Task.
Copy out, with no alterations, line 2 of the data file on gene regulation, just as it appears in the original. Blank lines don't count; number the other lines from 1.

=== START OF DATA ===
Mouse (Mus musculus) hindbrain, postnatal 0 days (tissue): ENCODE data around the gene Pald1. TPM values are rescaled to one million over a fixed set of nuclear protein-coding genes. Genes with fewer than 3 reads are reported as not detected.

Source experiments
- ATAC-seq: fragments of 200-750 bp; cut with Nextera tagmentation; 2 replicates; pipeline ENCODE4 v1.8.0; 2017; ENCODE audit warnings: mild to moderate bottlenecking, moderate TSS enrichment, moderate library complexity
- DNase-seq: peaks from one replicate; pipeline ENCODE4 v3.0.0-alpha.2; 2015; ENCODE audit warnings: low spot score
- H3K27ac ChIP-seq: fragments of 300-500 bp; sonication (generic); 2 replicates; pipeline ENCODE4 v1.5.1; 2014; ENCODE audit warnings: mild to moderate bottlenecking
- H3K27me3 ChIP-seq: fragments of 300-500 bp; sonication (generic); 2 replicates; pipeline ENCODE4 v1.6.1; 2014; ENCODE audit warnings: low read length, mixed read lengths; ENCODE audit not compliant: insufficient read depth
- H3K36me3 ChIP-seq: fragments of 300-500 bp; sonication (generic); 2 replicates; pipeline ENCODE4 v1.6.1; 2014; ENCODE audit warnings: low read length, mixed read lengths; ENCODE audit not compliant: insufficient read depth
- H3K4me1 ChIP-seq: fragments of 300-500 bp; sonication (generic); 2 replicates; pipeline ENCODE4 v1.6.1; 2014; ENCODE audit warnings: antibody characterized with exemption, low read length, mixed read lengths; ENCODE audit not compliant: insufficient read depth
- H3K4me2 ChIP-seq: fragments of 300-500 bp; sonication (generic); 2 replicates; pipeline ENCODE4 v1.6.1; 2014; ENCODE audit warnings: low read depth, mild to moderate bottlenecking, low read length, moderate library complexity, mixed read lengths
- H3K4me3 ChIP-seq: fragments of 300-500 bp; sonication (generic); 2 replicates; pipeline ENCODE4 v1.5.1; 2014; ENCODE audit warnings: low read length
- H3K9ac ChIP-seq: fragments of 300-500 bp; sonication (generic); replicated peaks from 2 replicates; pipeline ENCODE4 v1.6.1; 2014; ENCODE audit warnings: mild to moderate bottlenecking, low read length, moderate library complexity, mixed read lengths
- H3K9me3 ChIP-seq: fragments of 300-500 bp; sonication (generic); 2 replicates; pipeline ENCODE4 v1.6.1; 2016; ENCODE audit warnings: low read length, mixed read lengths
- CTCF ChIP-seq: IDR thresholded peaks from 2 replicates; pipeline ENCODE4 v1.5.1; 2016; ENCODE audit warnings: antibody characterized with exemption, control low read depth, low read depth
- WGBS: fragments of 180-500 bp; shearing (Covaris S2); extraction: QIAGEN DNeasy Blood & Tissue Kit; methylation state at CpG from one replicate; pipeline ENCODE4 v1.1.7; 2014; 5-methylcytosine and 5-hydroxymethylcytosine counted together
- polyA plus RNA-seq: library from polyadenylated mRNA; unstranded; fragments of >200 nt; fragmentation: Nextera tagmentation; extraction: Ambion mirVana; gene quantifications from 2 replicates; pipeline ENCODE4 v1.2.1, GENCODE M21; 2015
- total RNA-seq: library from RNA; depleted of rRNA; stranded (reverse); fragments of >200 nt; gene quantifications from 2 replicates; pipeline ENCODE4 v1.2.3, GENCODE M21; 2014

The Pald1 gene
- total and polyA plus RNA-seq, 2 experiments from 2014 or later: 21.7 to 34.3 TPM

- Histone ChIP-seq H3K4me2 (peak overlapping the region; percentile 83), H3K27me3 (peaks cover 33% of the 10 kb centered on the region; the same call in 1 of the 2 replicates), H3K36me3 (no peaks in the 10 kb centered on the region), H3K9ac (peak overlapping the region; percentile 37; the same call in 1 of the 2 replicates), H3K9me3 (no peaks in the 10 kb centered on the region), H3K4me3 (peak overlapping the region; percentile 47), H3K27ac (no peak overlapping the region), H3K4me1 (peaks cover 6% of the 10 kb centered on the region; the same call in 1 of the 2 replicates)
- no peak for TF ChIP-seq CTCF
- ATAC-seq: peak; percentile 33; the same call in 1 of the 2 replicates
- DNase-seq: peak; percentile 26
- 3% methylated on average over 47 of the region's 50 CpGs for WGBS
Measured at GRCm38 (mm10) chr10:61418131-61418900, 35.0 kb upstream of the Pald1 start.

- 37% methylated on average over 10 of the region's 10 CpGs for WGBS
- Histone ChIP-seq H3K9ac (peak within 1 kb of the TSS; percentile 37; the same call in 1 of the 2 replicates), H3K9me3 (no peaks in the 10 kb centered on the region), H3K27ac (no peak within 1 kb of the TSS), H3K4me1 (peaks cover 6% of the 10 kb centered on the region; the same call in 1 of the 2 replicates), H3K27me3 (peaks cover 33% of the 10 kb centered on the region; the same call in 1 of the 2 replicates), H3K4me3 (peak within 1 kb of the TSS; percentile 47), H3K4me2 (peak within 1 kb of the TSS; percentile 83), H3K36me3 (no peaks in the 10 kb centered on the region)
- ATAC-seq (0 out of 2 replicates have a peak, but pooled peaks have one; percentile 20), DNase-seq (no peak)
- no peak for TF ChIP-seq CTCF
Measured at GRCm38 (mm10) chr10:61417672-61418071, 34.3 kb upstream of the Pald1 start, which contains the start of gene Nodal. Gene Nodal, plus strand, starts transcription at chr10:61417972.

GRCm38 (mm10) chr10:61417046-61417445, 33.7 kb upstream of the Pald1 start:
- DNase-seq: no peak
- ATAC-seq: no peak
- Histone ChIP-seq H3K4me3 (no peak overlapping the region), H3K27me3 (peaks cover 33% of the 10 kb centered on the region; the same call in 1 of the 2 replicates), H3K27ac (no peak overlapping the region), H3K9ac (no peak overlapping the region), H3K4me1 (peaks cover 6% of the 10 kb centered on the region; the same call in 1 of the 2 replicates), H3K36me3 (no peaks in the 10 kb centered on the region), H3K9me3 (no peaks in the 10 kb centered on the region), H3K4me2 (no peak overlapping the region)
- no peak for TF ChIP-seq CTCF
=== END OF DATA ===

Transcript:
Source experiments